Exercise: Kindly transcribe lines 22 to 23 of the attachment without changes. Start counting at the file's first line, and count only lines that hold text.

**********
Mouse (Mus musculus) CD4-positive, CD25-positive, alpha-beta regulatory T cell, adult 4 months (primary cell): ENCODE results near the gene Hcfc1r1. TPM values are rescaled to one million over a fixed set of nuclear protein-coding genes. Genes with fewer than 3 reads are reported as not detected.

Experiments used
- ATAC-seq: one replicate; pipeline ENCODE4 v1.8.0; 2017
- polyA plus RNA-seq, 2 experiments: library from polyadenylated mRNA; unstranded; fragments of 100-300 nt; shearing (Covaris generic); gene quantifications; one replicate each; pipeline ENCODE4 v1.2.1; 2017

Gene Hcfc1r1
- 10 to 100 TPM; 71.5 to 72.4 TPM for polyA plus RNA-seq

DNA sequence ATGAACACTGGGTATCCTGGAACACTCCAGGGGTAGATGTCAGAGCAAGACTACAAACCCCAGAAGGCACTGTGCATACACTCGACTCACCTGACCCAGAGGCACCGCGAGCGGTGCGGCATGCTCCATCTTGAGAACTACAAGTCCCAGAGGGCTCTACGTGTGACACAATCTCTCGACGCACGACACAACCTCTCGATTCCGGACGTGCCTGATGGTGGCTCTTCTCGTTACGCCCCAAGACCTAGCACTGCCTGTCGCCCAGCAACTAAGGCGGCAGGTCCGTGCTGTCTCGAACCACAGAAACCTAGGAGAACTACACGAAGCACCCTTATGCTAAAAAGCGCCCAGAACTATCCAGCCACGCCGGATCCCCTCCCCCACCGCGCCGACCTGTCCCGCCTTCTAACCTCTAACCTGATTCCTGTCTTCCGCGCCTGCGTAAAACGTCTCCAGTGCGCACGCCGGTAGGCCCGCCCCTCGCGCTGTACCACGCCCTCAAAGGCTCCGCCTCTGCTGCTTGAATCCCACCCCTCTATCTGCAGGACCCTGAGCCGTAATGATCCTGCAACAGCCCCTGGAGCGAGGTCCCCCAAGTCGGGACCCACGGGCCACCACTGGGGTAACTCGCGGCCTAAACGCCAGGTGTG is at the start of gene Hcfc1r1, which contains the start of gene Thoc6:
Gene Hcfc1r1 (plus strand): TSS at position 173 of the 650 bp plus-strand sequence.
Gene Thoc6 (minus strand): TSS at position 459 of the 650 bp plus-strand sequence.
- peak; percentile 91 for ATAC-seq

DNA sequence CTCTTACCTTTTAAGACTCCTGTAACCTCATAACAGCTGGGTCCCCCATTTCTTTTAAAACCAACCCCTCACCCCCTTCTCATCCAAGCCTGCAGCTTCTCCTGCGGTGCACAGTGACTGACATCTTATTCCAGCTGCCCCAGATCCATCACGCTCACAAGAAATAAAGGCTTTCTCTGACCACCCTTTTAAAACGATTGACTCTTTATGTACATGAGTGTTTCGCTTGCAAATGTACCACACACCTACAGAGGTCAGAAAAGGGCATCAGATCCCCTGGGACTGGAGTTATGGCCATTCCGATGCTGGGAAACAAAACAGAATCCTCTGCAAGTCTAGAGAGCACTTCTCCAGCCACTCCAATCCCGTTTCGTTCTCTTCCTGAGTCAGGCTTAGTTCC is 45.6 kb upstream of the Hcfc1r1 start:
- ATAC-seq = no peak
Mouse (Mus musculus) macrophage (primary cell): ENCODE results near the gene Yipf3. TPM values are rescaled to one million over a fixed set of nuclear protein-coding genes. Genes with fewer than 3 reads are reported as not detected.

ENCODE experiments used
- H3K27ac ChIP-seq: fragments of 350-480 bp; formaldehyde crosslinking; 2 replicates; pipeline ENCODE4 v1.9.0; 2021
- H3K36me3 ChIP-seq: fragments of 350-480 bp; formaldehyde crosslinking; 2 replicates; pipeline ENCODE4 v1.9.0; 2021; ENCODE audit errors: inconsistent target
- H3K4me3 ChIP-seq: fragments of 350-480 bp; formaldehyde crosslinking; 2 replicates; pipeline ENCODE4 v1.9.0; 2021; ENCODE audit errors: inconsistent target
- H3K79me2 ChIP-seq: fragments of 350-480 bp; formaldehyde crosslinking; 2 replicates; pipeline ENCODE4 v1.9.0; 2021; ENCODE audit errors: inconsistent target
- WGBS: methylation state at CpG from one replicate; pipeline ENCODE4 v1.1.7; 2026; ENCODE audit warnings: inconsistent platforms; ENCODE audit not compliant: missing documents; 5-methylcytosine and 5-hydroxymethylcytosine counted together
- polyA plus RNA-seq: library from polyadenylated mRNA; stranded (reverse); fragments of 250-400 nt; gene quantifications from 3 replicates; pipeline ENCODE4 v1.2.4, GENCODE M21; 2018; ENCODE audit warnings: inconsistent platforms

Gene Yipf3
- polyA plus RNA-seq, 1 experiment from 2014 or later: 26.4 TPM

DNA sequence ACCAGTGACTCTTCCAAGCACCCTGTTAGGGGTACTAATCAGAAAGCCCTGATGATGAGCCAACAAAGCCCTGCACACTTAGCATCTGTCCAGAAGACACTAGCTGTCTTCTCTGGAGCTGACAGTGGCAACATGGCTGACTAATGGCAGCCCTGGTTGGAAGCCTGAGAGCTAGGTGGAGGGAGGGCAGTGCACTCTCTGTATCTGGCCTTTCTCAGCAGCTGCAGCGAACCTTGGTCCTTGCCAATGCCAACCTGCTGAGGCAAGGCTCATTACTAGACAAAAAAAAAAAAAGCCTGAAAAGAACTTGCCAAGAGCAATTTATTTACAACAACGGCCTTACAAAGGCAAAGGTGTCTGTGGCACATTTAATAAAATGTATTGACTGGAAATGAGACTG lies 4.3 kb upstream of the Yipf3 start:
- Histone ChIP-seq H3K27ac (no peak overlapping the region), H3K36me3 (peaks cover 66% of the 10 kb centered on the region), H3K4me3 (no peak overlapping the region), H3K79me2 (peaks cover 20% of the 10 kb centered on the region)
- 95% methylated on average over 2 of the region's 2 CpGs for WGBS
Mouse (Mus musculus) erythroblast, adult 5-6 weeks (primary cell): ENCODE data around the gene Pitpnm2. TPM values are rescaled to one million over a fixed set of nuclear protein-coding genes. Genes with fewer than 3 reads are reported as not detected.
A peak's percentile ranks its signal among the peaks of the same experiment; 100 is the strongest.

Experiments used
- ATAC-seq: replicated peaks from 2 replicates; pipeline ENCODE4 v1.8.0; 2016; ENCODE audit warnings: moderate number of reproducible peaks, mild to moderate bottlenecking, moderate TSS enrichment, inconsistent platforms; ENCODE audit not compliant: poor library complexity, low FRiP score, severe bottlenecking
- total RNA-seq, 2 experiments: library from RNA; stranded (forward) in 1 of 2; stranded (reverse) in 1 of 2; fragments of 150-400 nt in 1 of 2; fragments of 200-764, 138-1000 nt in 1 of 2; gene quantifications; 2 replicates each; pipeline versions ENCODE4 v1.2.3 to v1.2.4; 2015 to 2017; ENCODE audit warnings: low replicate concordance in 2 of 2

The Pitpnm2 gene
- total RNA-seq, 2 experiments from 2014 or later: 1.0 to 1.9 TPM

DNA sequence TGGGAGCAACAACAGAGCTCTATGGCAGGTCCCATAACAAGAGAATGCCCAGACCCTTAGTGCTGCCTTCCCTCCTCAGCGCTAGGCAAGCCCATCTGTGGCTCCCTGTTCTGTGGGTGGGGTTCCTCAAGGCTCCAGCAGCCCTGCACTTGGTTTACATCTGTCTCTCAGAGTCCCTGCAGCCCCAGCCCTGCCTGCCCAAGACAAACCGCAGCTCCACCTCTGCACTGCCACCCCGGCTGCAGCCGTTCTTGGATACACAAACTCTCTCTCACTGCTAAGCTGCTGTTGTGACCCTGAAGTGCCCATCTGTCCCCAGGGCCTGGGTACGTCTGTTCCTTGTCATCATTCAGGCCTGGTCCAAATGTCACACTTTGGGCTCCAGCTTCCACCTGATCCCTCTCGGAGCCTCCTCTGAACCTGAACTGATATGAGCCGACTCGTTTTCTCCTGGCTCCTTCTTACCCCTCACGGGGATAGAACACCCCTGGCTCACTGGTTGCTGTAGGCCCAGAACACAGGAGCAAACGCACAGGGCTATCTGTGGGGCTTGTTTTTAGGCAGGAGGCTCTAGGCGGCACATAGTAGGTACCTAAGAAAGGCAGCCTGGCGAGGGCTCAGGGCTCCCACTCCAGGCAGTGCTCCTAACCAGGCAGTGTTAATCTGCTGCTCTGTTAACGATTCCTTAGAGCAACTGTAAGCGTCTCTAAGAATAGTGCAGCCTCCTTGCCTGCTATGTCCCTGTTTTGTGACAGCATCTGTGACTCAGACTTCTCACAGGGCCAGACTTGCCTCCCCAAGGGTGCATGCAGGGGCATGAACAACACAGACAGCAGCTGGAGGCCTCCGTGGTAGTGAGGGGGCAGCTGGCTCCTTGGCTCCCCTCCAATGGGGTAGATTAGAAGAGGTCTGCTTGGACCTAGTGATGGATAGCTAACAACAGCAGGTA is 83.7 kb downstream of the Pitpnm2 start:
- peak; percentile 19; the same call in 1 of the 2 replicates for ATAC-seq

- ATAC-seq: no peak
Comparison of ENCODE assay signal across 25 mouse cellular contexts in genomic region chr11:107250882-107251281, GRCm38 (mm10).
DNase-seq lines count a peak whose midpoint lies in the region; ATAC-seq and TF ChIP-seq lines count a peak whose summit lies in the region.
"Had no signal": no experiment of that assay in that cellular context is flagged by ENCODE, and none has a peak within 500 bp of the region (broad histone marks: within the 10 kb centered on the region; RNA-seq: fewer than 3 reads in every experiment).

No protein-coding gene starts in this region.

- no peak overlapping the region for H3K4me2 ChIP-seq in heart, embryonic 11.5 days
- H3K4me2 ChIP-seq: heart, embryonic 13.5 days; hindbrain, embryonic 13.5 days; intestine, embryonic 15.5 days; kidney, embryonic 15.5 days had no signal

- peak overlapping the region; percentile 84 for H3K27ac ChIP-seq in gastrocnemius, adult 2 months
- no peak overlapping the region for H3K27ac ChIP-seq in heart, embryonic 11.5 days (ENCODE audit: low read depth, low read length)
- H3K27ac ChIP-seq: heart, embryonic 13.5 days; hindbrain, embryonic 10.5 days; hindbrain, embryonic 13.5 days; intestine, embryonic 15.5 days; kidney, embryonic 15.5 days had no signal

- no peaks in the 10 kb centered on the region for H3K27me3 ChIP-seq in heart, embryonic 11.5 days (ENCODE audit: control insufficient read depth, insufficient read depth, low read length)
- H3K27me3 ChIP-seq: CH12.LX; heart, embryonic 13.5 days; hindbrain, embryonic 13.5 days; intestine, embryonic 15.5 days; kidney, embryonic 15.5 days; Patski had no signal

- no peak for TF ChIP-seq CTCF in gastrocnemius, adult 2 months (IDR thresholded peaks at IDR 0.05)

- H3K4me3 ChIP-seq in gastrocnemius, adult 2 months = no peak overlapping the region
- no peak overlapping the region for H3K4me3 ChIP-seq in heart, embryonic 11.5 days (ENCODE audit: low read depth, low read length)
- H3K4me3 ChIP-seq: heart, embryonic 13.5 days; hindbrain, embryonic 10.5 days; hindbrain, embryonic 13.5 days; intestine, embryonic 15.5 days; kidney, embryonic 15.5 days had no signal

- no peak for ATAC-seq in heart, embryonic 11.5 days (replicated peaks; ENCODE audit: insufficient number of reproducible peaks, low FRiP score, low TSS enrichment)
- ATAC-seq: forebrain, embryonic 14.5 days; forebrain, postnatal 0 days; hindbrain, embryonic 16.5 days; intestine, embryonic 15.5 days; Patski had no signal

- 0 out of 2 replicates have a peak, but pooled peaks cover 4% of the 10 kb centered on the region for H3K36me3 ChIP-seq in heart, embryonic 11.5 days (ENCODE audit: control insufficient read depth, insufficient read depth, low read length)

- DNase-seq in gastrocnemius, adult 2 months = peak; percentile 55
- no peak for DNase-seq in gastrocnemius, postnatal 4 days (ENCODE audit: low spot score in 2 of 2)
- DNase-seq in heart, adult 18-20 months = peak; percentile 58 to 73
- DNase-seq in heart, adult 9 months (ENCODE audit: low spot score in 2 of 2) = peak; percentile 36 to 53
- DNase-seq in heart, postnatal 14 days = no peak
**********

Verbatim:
- polyA plus RNA-seq, 1 experiment from 2014 or later: 26.4 TPM

DNA sequence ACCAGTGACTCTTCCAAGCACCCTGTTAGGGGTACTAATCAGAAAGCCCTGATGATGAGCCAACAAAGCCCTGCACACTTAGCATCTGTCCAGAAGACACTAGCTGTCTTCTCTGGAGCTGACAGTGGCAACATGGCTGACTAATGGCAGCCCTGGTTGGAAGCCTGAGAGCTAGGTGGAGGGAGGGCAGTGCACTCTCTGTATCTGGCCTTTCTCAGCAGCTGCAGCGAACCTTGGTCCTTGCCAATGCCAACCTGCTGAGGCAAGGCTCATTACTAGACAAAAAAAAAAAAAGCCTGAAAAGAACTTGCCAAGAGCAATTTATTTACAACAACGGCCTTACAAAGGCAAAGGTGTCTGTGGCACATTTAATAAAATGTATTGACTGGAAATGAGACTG lies 4.3 kb upstream of the Yipf3 start: